Of course, it is not all sunshine. I have to finish my share of admin work or dry write-ups. Also, I work from home most times. This can turn out to be as enticing as it sounds, provided you formulate a rough routine for yourself and stick to it.
For instance, my ideal day starts at around 6:30 am, with a jog. It includes writing four to five reporting pieces, along with research for an analytical piece in the free time. I also like to squeeze in a novel in between write-ups.
That’s all the certainty that I can give to my day. Nevertheless, I believe that there’s something to learn from everything and that’s the beauty of it all.
Your advice/message for future law students who want to pursue writing as their career paths.
Unfortunately, legal writing as a career is at a very nascent stage in India right now. However, this is changing. A lot of law firms are gradually realising the importance of investing time and resources into their own blogs, having realised the necessity of the web in establishing them as thought leaders in the industry.
While there is no rule book for students who want to take it up as a career, here are some essential pointers:
Read. It is important to read seriously, for technique. Subscribe to The New Yorker, The Economist, The New York Times and The Wall Street Journal.
Don’t just skim through articles, notice the writing style when you read them. This would also help with your vocabulary. Of course, a good vocabulary isn’t about finding the most obscure word for your write-up, but about finding the most appropriate word that fits in.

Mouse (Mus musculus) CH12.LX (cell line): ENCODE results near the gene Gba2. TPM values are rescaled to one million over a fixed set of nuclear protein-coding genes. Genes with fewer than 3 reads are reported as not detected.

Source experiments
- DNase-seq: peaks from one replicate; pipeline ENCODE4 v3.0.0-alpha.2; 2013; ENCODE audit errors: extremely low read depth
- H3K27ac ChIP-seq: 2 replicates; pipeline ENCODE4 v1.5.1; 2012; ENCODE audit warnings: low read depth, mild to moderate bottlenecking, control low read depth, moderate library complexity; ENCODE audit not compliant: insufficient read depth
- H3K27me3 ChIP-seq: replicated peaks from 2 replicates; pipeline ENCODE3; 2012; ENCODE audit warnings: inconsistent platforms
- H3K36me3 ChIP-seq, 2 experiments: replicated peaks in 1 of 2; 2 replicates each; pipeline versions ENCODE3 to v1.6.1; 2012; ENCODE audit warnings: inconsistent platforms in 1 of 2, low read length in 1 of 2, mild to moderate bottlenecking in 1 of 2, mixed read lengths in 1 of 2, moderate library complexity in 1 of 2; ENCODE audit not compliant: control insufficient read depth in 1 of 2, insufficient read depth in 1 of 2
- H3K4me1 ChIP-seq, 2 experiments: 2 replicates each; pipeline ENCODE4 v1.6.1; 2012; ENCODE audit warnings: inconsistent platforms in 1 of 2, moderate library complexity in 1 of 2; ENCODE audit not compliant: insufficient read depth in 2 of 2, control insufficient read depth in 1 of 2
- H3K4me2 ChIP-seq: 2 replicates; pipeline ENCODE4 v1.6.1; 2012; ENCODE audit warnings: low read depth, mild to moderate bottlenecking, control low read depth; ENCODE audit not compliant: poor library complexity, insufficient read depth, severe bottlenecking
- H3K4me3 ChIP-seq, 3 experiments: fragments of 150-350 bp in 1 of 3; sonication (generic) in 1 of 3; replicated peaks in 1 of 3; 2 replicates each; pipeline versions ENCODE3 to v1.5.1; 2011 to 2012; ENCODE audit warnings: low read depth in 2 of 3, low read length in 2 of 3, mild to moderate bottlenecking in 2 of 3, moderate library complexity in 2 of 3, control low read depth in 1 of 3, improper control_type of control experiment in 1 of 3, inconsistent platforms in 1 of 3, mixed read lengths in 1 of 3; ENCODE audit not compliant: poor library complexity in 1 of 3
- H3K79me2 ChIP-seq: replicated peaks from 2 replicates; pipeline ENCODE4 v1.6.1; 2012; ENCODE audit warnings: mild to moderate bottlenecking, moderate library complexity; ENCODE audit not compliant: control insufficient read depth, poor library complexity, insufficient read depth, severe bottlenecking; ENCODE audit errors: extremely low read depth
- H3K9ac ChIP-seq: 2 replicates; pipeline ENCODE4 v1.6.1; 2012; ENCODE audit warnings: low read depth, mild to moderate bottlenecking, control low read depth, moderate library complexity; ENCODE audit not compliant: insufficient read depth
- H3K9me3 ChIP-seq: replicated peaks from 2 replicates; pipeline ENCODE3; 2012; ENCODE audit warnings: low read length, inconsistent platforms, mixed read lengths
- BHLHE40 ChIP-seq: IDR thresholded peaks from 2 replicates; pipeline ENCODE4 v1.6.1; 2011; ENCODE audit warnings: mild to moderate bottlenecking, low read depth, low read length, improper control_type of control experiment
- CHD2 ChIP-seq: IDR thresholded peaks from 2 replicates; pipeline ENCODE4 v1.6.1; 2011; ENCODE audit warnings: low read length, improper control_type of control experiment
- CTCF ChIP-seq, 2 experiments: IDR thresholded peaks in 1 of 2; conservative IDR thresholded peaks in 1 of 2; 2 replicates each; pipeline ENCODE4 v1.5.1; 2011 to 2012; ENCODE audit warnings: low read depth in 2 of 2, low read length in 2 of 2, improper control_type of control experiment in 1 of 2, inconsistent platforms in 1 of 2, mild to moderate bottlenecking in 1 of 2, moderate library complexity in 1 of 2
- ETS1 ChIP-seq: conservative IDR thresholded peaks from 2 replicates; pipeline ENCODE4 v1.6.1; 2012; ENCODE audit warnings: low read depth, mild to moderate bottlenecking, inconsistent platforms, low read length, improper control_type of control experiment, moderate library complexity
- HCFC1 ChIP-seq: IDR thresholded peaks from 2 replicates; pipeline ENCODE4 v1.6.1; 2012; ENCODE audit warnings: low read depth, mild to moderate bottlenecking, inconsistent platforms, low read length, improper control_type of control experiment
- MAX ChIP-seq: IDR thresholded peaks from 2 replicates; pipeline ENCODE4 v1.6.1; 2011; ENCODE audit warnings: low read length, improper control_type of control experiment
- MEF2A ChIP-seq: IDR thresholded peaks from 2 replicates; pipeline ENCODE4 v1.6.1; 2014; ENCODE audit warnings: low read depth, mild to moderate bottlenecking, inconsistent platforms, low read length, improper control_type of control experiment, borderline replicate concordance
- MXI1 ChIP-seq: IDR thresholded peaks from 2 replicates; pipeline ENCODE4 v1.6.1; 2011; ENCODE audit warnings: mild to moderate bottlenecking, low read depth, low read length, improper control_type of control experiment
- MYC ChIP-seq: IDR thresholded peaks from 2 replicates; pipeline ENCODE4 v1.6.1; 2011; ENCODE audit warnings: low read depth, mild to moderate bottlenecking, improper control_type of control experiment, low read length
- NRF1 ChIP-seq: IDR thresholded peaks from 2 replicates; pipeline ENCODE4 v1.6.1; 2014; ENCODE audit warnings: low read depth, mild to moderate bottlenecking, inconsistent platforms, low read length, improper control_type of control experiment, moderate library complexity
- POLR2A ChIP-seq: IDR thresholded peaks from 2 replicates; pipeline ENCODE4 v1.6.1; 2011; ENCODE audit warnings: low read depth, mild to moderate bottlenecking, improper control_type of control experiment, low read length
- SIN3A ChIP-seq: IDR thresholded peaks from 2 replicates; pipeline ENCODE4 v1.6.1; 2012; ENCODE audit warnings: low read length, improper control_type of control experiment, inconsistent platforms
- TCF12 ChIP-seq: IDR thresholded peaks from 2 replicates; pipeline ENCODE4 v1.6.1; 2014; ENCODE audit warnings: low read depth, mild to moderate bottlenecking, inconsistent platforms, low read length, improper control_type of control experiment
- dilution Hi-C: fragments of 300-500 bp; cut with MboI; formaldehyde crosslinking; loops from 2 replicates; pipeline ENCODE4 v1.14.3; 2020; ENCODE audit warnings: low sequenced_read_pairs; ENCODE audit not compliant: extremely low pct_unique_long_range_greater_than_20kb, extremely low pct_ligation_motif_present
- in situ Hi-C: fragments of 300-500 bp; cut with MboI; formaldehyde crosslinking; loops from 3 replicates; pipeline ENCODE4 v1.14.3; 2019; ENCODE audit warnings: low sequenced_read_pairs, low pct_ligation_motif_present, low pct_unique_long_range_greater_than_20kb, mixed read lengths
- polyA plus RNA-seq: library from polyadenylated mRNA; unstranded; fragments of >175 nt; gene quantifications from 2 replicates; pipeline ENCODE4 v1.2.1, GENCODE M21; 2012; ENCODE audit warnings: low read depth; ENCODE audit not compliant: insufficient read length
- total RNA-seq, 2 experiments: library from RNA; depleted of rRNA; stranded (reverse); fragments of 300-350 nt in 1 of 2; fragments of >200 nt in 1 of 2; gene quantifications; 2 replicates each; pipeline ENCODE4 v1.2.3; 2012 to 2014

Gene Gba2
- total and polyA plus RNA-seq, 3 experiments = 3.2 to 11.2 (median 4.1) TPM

Write. There’s no better teacher than experience. Make other people read it and try to work on the feedback that you receive. Polish your craft every single day, even if you write only one paragraph daily.
You could also send me your articles on email@example.com and I’d respond with feedback. I promise. 🙂
Polish skills before starting up. So I see a lot of legal websites coming up, with formats similar to Lawctopus or LiveLaw.
While it’s great that start-up culture is finally catching up with the legal community, a lot of these websites or blogs put out sub-par content. It is, therefore, necessary to polish your skills before taking up such a project.
Your primary motivation behind putting in efforts into a blog or a website should be to put out good content for your readers; this should be your driving force.
Be diligent. Proof-read everything at least twice before putting it out there, and make sure that your write-ups are free of grammatical and typographical errors. Download tools like ‘Grammarly’ to keep your write-ups error proof. More than anything else, this shows how careful you are with your art.
Which books, movies, and resources (courses/experiences/online tools) have informed or inspired you the most?
Honestly, I’m extremely impressionable and get inspired by anything and everything if I choose to look at it that way.
For instance, there have been episodes of Masterchef Australia that have sometimes made me hurtle towards the laptop with the passion to begin working on a project.
As for being informed, most of it, like I mentioned, has come from practice, and from my mentors, the founders of LiveLaw, Mr. MA Rashid and Mr. PV Dinesh.
They have always made it a point to guide me through the writing process, giving me personal attention at every stage. I’ve been extremely fortunate in this respect, and hence, would suggest all students look for such mentors who can help to shape them for the future.